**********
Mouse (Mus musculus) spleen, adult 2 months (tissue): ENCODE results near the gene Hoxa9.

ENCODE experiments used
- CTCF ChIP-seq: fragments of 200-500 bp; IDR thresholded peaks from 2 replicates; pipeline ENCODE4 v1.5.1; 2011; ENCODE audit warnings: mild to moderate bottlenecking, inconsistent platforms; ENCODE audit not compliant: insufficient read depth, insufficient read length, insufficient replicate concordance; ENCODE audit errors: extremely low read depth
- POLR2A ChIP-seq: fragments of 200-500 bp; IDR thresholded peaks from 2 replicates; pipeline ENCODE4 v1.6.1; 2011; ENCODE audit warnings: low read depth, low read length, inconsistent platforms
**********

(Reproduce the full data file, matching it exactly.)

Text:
Mouse (Mus musculus) spleen, adult 2 months (tissue): ENCODE results near the gene Hoxa9.

ENCODE experiments used
- CTCF ChIP-seq: fragments of 200-500 bp; IDR thresholded peaks from 2 replicates; pipeline ENCODE4 v1.5.1; 2011; ENCODE audit warnings: mild to moderate bottlenecking, inconsistent platforms; ENCODE audit not compliant: insufficient read depth, insufficient read length, insufficient replicate concordance; ENCODE audit errors: extremely low read depth
- POLR2A ChIP-seq: fragments of 200-500 bp; IDR thresholded peaks from 2 replicates; pipeline ENCODE4 v1.6.1; 2011; ENCODE audit warnings: low read depth, low read length, inconsistent platforms